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Now is the right time for Derek McInnes to end his 8 year spell as Aberdeen manager after the partnership turned sour.

But in time, the outgoing Dons boss will be remembered by fans as the club’s best manager since Sir Alex Ferguson.

When McInnes took over in 2013, the Pittodrie club had finished in the bottom half of the table four years in a row.

Within a year he led the club to their first trophy in 19 years, the Scottish League Cup, after 120 minutes and f****** penalties against Inverness at Celtic Park.

More success followed, as he steered the Dons to four consecutive 2nd place finishes and thus European football, although he never could break the duck that was the Europa League 3rd Qualifying Round.

In six seasons, Derek McInnes had taken Aberdeen to eight Semi Finals, including in 2016-17, where they lost both show piece events to Brendan Rodgers’ invincible Celtic.

However, the last few years has seen a regression in both the style of play and results under McInnes.

The Pittodrie outfit look set to finish 4th for the third year in a row, whilst they have only made one cup semi-final across the last two campaigns.

For most clubs this would be deemed a massive success, but it’s below the standards that McInnes set himself and he knew that.

McInnes-ball was never based on Pep Guardiola’s Barcelona, but there is no doubt that the team lost attacking fluency in his few years in charge.

Part of that may come down to his signings, which, in my opinion, have dropped in standard in recent seasons.

Ryan Jack, Graeme Shinnie, Kenny McLean, Ryan Christie and James Maddison all featured in high reaching teams, whilst a younger Jonny Hayes and Niall McGinn created a fierce attacking trio with Adam Rooney.

All of those international players left, most for no fee at all, whilst the replacements have been largely inadequate.

Greg Tansey, Stephen Gleeson, Craig Bryson, Stevie May and Nicky Maynard to name but a few failed to live up to expectations and have all since left the club.

Lewis Ferguson and Ross McCrorie have a huge future ahead of them and they started life together brightly with the creative Scott Wright and Ryan Hedges in front of them, but since Wrights’ move to newly crowned champions Rangers and Hedges season ending injury, the Dons have hit a wall.

They have won just one of their last nine games, scoring just one goal during that damaging spell.

Now was the right time to part ways, for both McInnes and the club.

202 win in 378 games shows the club has been transformed from a bottom half side to the most consistent outside of Glasgow.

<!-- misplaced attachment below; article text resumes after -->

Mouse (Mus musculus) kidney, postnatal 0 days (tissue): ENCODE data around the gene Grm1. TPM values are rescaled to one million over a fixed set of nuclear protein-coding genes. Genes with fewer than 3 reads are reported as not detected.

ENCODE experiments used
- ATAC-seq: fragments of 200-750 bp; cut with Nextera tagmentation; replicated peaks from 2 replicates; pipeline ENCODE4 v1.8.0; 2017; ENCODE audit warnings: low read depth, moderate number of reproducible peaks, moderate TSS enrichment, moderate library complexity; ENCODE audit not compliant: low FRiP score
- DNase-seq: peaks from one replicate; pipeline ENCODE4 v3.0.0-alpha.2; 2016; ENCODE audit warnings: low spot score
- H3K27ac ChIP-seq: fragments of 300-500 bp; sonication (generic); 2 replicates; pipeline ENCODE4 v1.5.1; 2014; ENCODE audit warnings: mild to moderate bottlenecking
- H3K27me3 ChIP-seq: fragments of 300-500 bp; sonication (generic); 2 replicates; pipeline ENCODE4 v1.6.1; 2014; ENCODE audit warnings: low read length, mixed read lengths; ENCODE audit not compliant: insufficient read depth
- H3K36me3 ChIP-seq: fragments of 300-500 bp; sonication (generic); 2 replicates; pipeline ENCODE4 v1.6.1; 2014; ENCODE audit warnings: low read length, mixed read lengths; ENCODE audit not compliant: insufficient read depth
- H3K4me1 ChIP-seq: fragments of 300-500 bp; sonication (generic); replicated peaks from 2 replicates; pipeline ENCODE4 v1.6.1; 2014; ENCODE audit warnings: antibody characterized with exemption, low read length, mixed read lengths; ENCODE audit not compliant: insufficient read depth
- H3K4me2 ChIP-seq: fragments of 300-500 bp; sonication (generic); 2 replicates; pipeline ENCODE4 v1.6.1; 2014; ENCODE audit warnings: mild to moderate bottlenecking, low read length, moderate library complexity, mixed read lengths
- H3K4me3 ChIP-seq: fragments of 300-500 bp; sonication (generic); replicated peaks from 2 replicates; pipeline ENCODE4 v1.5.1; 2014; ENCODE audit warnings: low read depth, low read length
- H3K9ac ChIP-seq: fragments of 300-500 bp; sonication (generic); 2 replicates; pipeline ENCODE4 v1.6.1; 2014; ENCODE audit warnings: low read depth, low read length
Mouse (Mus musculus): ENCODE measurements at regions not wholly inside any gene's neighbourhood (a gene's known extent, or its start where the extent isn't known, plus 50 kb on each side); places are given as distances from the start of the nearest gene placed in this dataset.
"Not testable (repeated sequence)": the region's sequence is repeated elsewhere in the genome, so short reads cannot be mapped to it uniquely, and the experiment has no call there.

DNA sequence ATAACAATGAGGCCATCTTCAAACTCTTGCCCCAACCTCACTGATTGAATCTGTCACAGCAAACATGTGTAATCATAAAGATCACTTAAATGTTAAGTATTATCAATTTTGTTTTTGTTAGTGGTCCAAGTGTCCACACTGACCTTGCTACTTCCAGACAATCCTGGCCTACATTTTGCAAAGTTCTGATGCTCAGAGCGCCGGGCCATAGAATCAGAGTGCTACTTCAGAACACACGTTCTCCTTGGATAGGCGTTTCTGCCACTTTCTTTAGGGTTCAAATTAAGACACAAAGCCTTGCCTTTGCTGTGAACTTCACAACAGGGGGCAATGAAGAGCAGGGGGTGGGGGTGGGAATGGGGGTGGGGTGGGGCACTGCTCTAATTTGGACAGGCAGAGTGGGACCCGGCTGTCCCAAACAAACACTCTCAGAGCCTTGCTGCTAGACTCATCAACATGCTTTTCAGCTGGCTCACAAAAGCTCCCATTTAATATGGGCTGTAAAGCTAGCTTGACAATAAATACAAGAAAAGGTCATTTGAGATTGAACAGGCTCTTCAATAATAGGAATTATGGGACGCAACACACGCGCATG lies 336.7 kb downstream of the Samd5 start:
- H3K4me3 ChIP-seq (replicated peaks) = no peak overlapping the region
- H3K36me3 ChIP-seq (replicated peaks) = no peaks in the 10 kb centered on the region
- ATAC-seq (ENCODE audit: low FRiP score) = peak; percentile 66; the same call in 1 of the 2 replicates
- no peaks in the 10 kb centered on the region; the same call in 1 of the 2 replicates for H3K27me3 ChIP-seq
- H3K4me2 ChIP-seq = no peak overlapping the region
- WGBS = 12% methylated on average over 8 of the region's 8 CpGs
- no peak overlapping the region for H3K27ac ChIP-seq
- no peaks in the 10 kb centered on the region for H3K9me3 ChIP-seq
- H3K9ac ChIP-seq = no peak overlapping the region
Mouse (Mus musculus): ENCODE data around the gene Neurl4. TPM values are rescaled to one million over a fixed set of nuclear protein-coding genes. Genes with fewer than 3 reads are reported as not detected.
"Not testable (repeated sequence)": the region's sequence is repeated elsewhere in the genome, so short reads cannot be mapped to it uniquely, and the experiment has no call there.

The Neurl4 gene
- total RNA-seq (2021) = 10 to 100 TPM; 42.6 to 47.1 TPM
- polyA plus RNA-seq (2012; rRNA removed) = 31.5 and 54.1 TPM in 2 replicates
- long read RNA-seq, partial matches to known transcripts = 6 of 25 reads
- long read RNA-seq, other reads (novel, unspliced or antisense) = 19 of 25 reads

The bar has been raised, the club is stable and the role of manager is now an exciting prospect. But who should it be?

Stephen Glass, the former Aberdeen midfielder, is the early favourite.

His ties with sister team Atlanta 2, where he has won just two of his last eleven games, could be too strong to be ignored.

Cormack always backed McInnes since his reign began but there has always been an expectation that he wants his ‘own man’ in place, and Glass fits the bill.

A fresh face such as Glass would be much welcomed in the North East, instead of a well-known one that is out of a job, such as Craig Levein, Paul Lambert or Neil Lennon.

Stephen Robinson would be a safe but not exciting pair of hands, whilst the post will come too soon for the likes of Jim Goodwin.

However, there is the fear amongst the support that Glass could be an underwhelming selection.

If experience is not an issue for Cormack then why not a brave appointment like Shaun Maloney or Darren Fletcher, former Scotland internationals currently in high coaching positions but perhaps ready to become Number 1 if the right opportunity presents itself.

Enzo Maresca, who has also been linked with the vacant Celtic job, is highly thought of and is in charge of the Manchester City development squad.

Novice managers can be successful if they are given time with the right vision and personality, just take a look at Glasgow last weekend.

Cormack will want the club to reach the next level, to ‘raise the bar’ again and the Dons have the chance here to do so, but only if the right man is brought in.

Whoever it is, they have a lot to live up to, with Derek McInnes leaving the club in much better shape than he found it.